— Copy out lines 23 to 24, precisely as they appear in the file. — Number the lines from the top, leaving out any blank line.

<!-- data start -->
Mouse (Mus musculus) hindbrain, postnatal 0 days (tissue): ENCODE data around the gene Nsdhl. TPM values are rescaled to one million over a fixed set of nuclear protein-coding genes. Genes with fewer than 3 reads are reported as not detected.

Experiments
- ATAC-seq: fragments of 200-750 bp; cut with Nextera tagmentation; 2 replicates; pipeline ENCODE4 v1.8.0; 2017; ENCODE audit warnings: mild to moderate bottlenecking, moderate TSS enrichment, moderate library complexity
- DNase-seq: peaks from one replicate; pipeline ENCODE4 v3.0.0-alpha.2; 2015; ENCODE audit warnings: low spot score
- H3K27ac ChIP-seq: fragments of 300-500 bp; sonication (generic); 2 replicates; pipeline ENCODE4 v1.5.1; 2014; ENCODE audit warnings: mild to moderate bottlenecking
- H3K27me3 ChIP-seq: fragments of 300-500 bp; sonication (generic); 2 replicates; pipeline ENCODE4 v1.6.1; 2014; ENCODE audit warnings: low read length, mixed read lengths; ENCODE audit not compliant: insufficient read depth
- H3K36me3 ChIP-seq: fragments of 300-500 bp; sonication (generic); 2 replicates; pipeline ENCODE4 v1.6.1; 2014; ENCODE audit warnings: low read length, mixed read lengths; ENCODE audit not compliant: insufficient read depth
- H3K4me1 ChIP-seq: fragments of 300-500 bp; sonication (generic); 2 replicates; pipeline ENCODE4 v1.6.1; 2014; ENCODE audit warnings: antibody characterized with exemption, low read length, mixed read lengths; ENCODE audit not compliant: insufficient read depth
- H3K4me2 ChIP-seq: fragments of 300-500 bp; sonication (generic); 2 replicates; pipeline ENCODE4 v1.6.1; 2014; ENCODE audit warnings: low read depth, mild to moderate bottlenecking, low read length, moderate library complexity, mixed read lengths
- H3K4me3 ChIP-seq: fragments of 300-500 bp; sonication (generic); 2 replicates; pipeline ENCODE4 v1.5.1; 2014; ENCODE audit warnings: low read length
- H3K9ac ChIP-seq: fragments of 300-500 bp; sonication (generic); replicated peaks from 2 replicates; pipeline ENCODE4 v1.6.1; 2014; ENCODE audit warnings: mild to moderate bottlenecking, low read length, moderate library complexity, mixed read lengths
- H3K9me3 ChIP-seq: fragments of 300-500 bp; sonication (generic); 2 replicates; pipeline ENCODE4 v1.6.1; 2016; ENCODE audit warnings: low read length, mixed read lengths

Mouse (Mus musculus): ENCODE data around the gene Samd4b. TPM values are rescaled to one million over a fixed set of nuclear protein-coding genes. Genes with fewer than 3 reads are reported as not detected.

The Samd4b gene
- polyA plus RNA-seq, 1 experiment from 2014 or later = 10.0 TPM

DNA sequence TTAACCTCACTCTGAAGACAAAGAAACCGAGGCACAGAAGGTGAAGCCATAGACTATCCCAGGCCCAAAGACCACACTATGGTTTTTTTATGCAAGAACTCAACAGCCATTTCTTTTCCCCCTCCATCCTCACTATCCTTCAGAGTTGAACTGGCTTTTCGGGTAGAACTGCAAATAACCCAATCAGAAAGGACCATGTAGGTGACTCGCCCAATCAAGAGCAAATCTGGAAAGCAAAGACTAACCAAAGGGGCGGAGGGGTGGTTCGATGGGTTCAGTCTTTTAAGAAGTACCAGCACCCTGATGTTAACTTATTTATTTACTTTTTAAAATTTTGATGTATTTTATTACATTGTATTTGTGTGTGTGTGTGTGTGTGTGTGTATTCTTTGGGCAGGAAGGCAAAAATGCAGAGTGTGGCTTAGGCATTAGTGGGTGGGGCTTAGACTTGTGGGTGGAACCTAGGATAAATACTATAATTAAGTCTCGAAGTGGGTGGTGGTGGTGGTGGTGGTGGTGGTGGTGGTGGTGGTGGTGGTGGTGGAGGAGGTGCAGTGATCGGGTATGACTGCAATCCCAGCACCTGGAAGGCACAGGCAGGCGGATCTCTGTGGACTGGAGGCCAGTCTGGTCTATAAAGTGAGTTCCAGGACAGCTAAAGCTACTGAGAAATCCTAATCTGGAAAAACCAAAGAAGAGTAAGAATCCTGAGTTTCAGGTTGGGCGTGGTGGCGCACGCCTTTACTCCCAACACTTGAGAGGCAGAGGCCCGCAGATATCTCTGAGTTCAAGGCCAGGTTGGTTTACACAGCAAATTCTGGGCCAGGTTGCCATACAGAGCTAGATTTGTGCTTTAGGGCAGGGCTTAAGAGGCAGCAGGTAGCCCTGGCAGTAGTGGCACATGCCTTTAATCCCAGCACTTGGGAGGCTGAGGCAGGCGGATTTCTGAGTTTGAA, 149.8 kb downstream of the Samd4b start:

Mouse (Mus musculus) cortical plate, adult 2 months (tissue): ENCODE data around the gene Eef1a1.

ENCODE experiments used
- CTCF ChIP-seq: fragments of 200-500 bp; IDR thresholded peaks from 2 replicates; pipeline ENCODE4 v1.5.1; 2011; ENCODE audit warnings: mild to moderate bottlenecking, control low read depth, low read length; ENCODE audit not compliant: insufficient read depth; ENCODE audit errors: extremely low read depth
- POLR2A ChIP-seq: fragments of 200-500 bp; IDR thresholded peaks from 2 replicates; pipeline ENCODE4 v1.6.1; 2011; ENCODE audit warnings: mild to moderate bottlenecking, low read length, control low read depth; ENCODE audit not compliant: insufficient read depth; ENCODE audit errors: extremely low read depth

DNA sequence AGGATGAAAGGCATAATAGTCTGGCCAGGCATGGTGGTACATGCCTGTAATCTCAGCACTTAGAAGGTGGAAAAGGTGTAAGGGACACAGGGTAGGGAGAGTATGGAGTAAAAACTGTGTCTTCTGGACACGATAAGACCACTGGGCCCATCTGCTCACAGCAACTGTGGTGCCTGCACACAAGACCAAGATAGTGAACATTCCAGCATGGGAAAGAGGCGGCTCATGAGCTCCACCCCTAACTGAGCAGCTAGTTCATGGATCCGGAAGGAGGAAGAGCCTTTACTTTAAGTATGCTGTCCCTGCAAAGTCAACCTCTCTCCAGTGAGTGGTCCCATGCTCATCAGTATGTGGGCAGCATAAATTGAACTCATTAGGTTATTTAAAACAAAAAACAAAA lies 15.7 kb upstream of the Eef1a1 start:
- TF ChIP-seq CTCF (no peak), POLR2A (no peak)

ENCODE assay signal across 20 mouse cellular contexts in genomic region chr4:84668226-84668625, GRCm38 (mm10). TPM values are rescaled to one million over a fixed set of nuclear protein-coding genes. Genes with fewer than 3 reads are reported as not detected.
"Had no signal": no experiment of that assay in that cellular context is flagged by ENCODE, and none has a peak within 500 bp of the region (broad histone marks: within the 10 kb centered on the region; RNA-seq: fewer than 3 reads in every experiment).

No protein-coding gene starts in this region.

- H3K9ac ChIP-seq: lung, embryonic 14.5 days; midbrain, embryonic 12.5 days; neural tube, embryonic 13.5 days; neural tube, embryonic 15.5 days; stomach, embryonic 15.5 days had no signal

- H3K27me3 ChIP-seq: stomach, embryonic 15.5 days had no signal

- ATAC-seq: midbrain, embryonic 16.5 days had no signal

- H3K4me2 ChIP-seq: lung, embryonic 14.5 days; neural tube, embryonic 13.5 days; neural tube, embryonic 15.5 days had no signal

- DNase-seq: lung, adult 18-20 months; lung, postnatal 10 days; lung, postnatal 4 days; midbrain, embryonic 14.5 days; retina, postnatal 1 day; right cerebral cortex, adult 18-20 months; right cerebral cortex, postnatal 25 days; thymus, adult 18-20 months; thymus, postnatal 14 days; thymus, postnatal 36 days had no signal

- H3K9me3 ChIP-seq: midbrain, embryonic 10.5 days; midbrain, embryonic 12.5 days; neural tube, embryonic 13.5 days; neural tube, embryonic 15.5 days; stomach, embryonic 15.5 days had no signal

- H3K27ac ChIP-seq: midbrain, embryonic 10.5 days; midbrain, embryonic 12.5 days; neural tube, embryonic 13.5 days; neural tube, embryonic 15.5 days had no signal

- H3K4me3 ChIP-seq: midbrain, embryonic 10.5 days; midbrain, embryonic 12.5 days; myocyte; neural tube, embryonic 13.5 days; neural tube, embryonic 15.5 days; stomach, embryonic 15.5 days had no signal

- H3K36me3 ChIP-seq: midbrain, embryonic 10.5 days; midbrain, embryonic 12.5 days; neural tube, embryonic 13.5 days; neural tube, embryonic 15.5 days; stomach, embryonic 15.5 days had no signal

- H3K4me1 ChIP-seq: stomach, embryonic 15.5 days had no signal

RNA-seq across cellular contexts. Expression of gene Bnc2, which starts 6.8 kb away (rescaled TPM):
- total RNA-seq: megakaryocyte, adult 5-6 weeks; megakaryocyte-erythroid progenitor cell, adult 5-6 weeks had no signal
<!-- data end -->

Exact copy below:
ENCODE assay signal across 20 mouse cellular contexts in genomic region chr4:84668226-84668625, GRCm38 (mm10). TPM values are rescaled to one million over a fixed set of nuclear protein-coding genes. Genes with fewer than 3 reads are reported as not detected.
"Had no signal": no experiment of that assay in that cellular context is flagged by ENCODE, and none has a peak within 500 bp of the region (broad histone marks: within the 10 kb centered on the region; RNA-seq: fewer than 3 reads in every experiment).